It may seem like the perfect time to pack up your life and move into a retirement home. After all, you’ll no longer have to face the daily grind of full-time employment and the associated stressors that come with it. But before you automatically assume that renting in retirement is for you, it’s important to know what you’re getting yourself into.
If you plan to retire soon, then it probably won’t be long before you need somewhere new to call home. And with an affordable rental market in most U.S. cities, today now may be the best time ever to buy instead of rent. However, if you haven’t yet made up your mind about retirement or whether or not it’s even for you — then renting could end up being the right fit for you too.
Read on these 4 issues most people face while deciding either to rent or buy an apartment.
1) Is Renting in Retirement Still a Good Idea?
Retirement is a great time to make a transition to a lower-stress lifestyle. If you haven’t yet made the switch to a more relaxed lifestyle, renting in retirement may be the right move for you. But if you’re already in the mode of letting go of the daily grind of work, renting may not be the best idea. With the retirement income you receive, you’ll have more time to explore new hobbies and spend more time with family members.
You might even take a trip or two with your spouse or significant other. If you’re still stressed out from the demands of employment, you’ll probably have a difficult time adjusting to a less-demanding lifestyle. And if you don’t make that adjustment, then you may find yourself back in the workforce at some point down the road.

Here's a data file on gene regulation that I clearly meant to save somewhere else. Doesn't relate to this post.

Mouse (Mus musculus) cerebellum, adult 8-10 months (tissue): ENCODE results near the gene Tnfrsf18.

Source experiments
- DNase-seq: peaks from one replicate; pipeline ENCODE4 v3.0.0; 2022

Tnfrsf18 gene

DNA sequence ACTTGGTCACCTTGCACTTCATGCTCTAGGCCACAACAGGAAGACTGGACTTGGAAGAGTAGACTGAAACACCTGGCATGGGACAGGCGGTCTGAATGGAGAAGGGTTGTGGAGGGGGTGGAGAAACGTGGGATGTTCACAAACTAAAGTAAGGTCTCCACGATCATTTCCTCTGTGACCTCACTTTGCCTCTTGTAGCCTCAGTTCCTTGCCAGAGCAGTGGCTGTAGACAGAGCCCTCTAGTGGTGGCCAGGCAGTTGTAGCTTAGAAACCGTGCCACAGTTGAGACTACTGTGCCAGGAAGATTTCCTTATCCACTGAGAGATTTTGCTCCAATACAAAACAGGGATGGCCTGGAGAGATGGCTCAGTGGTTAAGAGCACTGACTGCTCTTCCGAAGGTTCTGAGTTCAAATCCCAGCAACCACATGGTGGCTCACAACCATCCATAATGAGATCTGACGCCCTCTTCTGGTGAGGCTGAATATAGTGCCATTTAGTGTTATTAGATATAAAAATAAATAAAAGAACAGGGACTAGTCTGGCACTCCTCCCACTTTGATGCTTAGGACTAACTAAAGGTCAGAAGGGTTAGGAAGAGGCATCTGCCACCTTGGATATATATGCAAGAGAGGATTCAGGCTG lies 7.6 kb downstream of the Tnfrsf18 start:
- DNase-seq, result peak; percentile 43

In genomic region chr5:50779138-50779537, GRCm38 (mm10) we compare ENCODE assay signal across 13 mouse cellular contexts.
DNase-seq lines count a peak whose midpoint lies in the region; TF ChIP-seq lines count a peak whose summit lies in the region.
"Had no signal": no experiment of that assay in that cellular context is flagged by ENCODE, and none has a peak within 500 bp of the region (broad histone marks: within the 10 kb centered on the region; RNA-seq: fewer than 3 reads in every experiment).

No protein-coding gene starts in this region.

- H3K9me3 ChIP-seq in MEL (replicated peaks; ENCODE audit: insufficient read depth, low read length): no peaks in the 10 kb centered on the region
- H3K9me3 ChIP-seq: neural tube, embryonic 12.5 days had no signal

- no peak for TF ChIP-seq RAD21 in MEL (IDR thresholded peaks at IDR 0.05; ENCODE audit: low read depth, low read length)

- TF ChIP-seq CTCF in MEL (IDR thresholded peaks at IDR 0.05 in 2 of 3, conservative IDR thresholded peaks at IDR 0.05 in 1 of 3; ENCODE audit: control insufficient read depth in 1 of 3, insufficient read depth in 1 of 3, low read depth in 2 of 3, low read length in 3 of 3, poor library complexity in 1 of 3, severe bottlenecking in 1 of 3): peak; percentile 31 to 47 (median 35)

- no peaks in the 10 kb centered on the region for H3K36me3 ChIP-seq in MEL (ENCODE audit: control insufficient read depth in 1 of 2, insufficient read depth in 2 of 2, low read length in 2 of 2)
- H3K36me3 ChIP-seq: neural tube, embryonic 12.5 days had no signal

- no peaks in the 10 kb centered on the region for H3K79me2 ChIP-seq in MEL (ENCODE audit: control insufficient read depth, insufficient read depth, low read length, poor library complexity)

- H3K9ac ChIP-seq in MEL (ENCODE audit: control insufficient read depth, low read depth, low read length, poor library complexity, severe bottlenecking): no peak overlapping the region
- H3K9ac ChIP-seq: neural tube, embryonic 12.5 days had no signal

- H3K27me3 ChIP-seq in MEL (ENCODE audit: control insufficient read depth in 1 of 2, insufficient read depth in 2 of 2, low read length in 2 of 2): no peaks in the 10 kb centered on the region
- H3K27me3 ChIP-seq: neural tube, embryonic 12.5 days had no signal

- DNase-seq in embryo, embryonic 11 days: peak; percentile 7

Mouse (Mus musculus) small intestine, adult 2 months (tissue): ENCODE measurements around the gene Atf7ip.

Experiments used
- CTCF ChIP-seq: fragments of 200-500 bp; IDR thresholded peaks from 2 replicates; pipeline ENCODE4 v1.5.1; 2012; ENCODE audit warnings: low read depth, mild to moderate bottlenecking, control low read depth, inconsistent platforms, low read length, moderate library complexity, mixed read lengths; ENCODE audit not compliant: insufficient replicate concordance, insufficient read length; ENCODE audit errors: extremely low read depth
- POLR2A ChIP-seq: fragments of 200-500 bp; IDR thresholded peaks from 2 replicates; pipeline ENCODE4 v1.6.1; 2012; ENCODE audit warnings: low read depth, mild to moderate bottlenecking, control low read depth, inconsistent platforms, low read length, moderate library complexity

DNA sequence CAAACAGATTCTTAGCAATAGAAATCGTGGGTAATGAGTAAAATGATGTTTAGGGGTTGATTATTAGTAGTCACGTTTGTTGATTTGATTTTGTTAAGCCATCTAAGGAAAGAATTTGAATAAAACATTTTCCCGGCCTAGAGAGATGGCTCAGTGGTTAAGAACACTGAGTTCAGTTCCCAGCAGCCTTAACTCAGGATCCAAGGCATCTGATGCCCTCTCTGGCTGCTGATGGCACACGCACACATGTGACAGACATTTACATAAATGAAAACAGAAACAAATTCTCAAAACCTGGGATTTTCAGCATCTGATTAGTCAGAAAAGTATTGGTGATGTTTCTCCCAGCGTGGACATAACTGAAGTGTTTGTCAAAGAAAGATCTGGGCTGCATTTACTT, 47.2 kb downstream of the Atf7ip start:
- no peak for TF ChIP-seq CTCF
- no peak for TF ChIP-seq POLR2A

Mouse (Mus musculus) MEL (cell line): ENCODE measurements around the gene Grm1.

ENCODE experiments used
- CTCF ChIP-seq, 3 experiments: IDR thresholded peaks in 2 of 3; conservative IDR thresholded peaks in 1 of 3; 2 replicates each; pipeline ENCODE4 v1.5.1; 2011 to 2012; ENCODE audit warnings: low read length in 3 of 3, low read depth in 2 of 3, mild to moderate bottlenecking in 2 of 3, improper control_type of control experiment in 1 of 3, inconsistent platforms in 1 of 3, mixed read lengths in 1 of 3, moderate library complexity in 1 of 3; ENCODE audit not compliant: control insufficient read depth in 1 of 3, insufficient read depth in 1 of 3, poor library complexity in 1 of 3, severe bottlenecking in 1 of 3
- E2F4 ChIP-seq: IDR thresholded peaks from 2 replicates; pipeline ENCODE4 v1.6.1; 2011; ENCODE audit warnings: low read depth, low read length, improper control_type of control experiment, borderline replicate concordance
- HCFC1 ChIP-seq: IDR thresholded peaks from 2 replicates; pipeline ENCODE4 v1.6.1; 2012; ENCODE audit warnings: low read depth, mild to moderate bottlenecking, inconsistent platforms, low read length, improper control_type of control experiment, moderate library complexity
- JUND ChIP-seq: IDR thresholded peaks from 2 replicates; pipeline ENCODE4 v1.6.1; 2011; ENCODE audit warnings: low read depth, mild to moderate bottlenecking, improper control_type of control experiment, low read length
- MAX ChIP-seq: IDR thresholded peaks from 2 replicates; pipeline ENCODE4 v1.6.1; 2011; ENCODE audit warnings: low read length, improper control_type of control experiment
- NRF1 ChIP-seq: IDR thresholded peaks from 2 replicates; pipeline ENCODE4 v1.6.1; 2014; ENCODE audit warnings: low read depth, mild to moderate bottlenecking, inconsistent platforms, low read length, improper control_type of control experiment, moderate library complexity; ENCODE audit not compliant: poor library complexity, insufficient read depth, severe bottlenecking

2) What Are the Differences Between Renting and Buying in Retirement?
Renting and buying a retirement home can both be financially beneficial, but there are some important differences between the two. When you rent a home, you generally pay a monthly fee and are not legally obligated to remain in the home for any specific length of time.
If you decide you want to move, you can simply find a new place to rent. If you decide you don’t want to rent anymore, you can simply stop paying the monthly fee and move out. Buying a home in retirement, on the other hand, typically involves paying a large upfront cost to purchase the home.
Then you are legally obligated to remain in the home for the length of time that you have agreed to purchase it for at the price you paid. So if you want to move in a few years because you find yourself wanting a change of scenery or you simply decide you don’t like the area any longer, you can’t do so easily.
3) How to Tip the Scales in Favor of Renting
Before you jump into the decision to rent or buy in retirement, you should give some serious thought to how you want to invest your money. If you plan to invest a significant portion of your post-employment income into stocks and/or bonds — which are the two most popular investment types — then renting could end up being a good choice for you.
A good way to tip the scales in favor of renting is to ensure you don’t have a large portion of your retirement money tied up in stocks and/or bonds. Investments are a vital part of any financial plan, but if you have a significant amount tied up in them, then you may have a difficult time turning that money into cash in retirement if you need it for other important expenses.
4) What are the Disadvantages of Renting in Retirement?
Renting is generally a cheaper option than buying a home, but there are some disadvantages to renting as well. If the renter in your life moves out early, stops paying rent, or simply doesn’t want to be a landlord, you’re stuck with that person and their responsibilities.
If your rental property experiences any major issues (such as a broken window or water leak), then you’re required to take care of it. If you don’t, then you may end up losing your financial investment. And if you want to move out but don’t have enough money saved to pay the difference, you’ll be stuck with a home you don’t want to be in.